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The Marjorie E. Peale Prize

Mary Hutchins Harris

 

Waiting to Be Served

Caught between the need for anonymity
and for not having my back to the door,
I chose to sit in the Crippled Crab,
first booth as you walk in, with a view
of windows, past the fanlight, the styrofoam
to-go boxes stacked behind the register,
only to become drawn to the door,
but not to watch who comes and goes,
people I will never see again, but instead
to sit in wonder at the sea scene etched
into the' glass inset, the seaweed rising
from the door frame like Medusa's hair,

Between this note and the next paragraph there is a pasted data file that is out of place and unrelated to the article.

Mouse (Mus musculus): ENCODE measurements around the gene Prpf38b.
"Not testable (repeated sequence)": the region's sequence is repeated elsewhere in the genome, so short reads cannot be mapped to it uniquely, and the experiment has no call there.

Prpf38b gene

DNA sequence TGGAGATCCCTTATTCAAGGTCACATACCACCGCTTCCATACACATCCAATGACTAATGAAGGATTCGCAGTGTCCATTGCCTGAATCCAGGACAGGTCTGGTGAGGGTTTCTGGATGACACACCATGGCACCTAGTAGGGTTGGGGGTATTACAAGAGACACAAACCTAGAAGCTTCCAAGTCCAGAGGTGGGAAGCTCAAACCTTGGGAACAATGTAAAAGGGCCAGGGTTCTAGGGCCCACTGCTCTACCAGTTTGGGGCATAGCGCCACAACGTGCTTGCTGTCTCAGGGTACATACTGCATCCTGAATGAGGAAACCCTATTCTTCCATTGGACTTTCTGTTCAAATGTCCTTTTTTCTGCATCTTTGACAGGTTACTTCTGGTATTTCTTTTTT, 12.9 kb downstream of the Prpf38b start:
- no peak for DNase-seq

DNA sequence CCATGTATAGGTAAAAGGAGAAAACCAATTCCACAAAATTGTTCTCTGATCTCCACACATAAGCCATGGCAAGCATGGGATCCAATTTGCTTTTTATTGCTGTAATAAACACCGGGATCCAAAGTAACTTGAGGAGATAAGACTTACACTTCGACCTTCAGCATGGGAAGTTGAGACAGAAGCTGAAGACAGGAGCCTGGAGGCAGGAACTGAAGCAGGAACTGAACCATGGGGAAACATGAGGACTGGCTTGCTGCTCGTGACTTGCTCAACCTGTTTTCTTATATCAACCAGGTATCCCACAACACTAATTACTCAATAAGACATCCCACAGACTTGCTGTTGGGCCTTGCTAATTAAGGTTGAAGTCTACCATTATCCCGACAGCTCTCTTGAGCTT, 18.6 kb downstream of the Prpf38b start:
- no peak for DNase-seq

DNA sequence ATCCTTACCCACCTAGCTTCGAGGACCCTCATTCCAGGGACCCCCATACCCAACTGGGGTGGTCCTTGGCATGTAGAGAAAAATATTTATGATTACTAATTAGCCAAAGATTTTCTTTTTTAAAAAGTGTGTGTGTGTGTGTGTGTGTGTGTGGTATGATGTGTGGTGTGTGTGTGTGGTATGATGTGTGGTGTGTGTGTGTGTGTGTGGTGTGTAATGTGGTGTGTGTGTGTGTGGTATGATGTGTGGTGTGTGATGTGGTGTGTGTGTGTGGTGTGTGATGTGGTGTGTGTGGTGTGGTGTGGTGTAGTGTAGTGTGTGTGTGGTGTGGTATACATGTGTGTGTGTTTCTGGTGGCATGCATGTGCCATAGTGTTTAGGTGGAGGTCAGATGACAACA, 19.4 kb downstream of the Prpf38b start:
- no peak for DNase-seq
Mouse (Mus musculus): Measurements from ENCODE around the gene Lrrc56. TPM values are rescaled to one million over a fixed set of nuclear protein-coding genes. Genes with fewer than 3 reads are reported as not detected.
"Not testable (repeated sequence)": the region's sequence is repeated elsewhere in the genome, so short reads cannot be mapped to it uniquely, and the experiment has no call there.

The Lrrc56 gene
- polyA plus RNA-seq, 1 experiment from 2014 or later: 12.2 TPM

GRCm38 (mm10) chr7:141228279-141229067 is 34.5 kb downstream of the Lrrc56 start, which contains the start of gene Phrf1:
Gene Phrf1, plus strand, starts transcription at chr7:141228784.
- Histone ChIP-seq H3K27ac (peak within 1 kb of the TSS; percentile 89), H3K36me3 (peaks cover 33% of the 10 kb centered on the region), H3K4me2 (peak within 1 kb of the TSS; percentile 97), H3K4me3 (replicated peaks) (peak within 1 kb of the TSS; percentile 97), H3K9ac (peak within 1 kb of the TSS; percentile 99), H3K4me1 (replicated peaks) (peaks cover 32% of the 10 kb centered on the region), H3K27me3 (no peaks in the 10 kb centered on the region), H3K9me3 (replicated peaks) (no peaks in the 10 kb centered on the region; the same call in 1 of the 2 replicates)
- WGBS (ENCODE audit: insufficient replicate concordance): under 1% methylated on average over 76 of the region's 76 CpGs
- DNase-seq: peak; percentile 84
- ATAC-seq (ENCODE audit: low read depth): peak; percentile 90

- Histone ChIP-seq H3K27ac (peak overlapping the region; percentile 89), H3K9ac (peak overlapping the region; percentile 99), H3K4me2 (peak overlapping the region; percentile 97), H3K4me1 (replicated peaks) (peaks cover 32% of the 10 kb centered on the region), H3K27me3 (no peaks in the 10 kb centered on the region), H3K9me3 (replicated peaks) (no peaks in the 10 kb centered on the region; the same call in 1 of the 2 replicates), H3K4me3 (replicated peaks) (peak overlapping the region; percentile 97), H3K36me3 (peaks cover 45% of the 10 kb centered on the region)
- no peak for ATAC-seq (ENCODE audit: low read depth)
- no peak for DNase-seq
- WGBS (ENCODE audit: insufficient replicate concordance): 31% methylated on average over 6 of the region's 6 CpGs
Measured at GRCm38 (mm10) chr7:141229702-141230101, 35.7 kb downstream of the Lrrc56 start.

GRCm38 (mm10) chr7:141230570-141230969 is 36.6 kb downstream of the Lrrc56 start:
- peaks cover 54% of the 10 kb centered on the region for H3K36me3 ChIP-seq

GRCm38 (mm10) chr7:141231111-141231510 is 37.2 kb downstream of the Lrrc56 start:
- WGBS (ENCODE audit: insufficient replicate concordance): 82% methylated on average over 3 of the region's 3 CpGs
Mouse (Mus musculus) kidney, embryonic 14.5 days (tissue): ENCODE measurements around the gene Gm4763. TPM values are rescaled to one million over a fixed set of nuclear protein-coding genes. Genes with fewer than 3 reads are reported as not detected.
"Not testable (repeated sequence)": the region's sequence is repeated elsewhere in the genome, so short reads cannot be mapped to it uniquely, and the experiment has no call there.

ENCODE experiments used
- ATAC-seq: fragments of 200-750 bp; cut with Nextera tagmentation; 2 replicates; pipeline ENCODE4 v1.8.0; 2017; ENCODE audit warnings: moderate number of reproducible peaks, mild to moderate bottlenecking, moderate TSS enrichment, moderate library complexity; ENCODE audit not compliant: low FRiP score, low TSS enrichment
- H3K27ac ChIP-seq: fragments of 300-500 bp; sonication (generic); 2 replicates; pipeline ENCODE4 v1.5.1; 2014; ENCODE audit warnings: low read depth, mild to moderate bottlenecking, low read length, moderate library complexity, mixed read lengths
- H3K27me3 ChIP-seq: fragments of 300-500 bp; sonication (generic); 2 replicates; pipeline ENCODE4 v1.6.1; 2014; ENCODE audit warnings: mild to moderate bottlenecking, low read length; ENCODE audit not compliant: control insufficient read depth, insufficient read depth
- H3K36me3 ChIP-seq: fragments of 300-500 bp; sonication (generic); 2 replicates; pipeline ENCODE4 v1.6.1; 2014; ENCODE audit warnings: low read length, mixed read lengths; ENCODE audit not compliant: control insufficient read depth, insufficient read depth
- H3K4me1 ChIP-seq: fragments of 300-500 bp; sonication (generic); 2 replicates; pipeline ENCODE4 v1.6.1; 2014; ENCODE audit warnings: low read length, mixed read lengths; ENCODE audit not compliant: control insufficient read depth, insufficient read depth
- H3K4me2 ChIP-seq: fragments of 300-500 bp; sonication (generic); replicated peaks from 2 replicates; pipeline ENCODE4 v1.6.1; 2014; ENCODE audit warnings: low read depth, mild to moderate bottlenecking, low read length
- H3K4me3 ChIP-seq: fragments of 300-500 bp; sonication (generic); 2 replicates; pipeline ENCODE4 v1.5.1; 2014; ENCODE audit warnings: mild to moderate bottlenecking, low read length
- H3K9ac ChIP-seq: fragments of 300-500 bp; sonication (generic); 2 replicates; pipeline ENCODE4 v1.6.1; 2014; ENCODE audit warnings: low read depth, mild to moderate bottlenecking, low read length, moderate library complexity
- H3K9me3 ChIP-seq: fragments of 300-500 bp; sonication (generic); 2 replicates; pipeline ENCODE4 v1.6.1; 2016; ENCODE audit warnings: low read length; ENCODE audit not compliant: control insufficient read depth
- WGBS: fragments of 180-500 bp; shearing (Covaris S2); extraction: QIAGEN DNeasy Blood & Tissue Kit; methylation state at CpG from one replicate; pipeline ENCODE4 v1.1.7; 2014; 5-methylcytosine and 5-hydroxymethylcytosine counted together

tickling the fins of fish who swim around
the mermaid, guard her from their kind
with sharper teeth—caught in a fit of fin envy,
her tail scalloped from hips to upturned fin,
half again as long as her body, naked
and unafraid of fish lips, although not
as beautiful as to mortals surreptitiously
observing how she holds a tendril of hair
as it floats on clear glass, so close to the one
breast turned away from the door knob,
its nipple so distinct, I wonder if she is cold
in this air-conditioned restaurant, or if
she knows more about the red roses sitting
on the windowsill than she is willing to tell.